Progress update on the Porthos CCUS project in Rotterdam
The CCUS project Porthos focuses on the transport of CO2 from a variety of industrial facilities via a central basic infrastructure to depleted gas reservoirs deep under the North Sea bed, where it is subsequently stored.
Preparations got underway in 2018 to ensure that the CO2 infrastructure is ready to accommodate industrial parties that want to offer their captured CO2 for storage or potential use.
A feasibility study for the project was rounded off in early 2018. This study made clear that the Porthos project is not only a viable option in technical terms, but also cost-efficient in comparison with other measures that can contribute to the realisation of the goals set out in the Paris Agreement.
In a follow-up to this study, various aspects of the project have been studied in more detail, including technical matters (the route of the pipeline, which type of pipeline, etc) and the supply of CO2 by the contributing companies.
Five companies in Rotterdam’s port area have already indicated an interest in participating in CCUS in the short term. Over the past year, we have met with these companies to discuss a possible hook-up to the Porthos system and their supply of CO2 to the network. They have estimated how much CO2 they can capture at their facilities and feed into the Porthos system, and when they could make a start with this. Many companies in these industries shut down for scheduled maintenance every five years or so. This down-time can be used to install systems for capturing CO2
Large-scale infrastructure projects like Porthos often have a lead time of roughly five years. Half of this period is required for preparations, half for realising the planned system and taking it into operation. Combined with the ambitious target set by the Dutch government – to reduce the volume of CO2 emissions by almost 50% by 2030 – this means that ‘time’ has become a crucial factor. In 2019, the parties behind the Porthos initiative (EBN, Gasunie and the Port of Rotterdam Authority) will be continuing with their preparations in the knowledge that CCUS is widely acknowledged as an effective and necessary instrument for the realisation of the climate goals. This technology is expected to play a role in the final version of the Dutch government’s Climate Agreement (Klimaatakkoord). By continuing with the preparations, the partners can avoid it taking longer than required before the region can actually start to sequester CO2.
In 2019, the project partners will continue to study a number of technical questions, including the pipeline layout, the best site for a compressor station, the diameters of the pipelines and the ins and outs of storing CO2 in the sea bed of the North Sea. A share of these preparatory studies may be tendered to third parties.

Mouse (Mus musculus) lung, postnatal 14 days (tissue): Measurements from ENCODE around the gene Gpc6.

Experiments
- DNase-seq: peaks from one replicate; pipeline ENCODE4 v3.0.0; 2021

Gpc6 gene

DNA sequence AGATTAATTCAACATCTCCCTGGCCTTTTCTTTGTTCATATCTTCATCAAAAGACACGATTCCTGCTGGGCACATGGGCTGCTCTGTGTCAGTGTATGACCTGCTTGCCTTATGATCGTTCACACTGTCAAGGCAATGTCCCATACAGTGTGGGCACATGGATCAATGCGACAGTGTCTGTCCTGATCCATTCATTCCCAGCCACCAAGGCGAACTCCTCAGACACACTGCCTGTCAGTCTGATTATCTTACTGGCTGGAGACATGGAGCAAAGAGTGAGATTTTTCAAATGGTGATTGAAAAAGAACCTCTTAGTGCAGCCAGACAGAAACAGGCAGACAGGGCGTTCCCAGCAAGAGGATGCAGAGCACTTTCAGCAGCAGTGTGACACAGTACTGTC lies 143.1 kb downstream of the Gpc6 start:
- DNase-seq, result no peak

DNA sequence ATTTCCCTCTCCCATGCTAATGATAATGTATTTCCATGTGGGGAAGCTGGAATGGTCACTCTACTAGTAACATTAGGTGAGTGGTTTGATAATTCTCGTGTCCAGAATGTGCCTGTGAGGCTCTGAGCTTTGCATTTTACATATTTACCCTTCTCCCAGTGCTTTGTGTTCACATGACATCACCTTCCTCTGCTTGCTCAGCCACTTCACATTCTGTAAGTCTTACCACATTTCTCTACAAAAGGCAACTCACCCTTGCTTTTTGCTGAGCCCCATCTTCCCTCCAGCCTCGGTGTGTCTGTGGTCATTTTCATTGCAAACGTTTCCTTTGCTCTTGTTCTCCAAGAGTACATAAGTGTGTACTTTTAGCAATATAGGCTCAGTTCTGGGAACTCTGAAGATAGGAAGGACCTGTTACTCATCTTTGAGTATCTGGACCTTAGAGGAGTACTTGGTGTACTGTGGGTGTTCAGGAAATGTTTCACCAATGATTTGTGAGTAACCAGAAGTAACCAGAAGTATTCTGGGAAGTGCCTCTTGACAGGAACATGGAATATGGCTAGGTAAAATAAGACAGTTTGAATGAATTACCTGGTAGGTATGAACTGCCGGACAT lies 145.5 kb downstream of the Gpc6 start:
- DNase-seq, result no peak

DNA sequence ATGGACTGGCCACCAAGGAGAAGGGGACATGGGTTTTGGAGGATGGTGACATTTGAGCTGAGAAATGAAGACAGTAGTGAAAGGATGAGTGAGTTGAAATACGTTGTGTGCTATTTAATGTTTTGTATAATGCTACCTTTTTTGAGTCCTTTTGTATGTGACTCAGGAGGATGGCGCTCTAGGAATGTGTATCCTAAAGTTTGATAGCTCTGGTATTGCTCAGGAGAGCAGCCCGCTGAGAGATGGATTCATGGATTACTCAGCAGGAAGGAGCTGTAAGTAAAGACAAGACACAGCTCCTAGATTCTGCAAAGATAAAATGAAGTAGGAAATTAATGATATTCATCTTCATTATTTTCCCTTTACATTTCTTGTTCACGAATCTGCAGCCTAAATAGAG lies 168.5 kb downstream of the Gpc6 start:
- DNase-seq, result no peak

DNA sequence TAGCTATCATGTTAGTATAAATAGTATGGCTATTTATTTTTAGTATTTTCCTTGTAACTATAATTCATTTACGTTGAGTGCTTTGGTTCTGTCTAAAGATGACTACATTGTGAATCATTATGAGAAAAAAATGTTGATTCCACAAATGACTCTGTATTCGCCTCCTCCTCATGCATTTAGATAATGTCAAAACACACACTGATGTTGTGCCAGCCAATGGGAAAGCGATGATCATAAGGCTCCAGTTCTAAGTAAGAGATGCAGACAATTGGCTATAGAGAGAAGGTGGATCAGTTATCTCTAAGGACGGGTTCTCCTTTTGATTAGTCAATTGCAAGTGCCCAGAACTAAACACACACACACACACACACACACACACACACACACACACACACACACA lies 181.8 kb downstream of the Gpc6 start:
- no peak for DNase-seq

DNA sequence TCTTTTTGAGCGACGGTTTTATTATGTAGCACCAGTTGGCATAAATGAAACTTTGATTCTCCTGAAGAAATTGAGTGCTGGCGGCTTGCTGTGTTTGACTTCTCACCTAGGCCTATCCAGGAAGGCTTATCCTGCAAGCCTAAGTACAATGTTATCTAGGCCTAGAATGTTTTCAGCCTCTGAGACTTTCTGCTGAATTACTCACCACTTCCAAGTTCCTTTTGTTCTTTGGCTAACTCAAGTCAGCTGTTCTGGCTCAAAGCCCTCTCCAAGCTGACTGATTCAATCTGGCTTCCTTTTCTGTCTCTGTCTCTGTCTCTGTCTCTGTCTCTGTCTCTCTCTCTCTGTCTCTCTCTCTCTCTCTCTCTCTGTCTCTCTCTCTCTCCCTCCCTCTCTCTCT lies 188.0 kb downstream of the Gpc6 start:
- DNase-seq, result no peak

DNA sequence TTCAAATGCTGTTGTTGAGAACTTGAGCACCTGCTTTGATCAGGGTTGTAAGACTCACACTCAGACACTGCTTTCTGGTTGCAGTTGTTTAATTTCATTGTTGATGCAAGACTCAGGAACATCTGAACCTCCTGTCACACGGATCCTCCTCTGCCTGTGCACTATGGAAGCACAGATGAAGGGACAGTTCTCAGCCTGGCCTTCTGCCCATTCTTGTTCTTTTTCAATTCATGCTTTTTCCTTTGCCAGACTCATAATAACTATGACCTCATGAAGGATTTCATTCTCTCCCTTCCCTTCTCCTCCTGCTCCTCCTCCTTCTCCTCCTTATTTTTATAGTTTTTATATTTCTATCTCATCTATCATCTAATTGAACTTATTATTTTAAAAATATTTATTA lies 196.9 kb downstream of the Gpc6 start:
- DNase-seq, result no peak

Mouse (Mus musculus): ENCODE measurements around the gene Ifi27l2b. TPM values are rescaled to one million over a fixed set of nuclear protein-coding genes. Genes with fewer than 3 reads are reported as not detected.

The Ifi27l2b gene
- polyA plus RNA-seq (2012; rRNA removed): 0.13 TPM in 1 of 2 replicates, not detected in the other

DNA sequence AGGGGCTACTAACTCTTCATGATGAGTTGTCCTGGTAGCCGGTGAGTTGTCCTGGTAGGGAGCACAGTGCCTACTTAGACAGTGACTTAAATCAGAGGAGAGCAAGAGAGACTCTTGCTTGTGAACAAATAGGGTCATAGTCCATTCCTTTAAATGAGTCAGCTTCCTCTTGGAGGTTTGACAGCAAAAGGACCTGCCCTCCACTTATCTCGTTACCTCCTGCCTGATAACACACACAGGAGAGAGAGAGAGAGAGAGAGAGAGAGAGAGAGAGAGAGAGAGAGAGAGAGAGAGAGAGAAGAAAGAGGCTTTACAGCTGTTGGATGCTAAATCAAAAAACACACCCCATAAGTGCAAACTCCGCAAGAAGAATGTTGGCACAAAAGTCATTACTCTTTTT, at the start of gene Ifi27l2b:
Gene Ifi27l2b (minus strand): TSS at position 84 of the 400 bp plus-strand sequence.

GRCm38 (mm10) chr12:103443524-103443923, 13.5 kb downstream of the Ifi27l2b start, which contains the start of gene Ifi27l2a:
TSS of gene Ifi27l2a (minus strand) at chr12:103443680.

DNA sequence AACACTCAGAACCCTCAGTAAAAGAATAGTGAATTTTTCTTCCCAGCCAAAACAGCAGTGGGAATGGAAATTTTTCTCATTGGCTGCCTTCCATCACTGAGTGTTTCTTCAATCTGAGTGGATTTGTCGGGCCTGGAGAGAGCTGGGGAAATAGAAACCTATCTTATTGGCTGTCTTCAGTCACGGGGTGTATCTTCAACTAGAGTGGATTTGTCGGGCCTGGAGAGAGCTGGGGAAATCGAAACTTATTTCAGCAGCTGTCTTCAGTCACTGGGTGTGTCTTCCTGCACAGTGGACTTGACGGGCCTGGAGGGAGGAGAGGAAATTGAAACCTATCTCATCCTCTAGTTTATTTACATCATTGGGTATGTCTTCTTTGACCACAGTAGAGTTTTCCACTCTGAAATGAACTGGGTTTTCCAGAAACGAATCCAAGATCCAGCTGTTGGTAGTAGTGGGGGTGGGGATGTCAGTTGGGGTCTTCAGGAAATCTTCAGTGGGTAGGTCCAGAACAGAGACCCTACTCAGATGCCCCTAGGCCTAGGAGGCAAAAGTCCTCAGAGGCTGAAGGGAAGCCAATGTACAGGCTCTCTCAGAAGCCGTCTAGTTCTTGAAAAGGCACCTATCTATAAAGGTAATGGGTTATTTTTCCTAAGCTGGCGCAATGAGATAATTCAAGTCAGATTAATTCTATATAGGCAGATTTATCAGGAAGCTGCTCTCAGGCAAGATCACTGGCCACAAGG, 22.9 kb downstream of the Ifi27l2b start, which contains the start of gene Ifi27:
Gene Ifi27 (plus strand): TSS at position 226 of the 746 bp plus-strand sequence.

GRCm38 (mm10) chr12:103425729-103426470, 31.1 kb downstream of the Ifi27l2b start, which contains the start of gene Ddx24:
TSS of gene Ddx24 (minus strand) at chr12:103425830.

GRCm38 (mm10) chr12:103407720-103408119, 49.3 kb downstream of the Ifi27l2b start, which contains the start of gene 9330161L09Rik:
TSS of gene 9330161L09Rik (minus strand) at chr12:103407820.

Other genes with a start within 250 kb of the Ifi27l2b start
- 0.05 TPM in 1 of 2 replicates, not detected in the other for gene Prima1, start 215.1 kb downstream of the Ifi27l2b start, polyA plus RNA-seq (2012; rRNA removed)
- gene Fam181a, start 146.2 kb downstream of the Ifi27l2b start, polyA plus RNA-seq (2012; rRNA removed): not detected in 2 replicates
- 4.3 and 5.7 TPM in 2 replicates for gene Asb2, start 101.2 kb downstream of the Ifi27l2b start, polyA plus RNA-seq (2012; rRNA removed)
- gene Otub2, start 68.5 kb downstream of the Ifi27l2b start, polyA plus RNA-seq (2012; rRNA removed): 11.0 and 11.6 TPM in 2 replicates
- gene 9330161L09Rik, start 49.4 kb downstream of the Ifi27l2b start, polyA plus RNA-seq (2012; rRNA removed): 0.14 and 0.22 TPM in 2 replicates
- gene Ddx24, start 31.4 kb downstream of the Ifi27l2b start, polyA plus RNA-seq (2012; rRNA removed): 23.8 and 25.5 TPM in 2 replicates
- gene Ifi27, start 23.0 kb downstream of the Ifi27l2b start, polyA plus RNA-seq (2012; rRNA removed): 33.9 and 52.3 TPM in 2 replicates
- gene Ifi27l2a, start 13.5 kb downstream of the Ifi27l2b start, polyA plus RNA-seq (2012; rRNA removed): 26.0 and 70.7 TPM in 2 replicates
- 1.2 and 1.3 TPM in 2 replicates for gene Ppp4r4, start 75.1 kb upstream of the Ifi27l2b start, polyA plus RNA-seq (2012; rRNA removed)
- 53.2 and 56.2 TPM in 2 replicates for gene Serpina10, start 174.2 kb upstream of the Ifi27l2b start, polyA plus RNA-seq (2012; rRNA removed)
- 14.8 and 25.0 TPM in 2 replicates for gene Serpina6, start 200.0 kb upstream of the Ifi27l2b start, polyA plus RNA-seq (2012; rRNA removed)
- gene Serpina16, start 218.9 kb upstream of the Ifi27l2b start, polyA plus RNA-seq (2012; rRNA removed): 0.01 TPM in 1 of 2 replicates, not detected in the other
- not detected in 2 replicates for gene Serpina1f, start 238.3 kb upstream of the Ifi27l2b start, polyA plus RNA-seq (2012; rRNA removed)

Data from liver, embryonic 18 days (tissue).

In 2019, the project team will continue its consultations with potential CO2 suppliers in Rotterdam’s port area. Other companies will also be given the opportunity to indicate whether or not they want to feed CO2 into the Porthos system. After all, Porthos is conceived as an ‘open’, non-discriminatory infrastructure for the transport and storage of CO2.
We expect to be able to share the results of various preparatory studies that are still underway in the second quarter of 2019. After this, it will take at least another year before the partners can finalise their decision whether or not to move forward with the project.
In 2019, the partners will also be doing the necessary work in the context of various permit procedures. They will be paying extra attention to making sure that all stakeholders are provided with clear and accessible information and transparent communication. This process will start with the government’s publication of a so-called Notitie Reikwijdte en Detailniveau (Memorandum on Scope and Level of Detail, NRD), which sets down which aspects need to be researched and reported on in the subsequent Environmental Impact Assessment (EIA). All stakeholders have an opportunity to submit their views. The EIA is a crucial step towards obtaining the required permits for the Porthos project. The EIA provides insight into the permit procedures that need to be rounded off before work can start on the project’s realisation.
All in all, the calendar for 2019 already includes a wide range of activities that relate to Porthos in some way or other. We will regularly be communicating about further developments. At present, the activities are still all preparatory in nature: the definite decision whether or not to go ahead with the project will be taken in the course of 2020. Up until that point, the project partners will not be taking any irreversible decisions.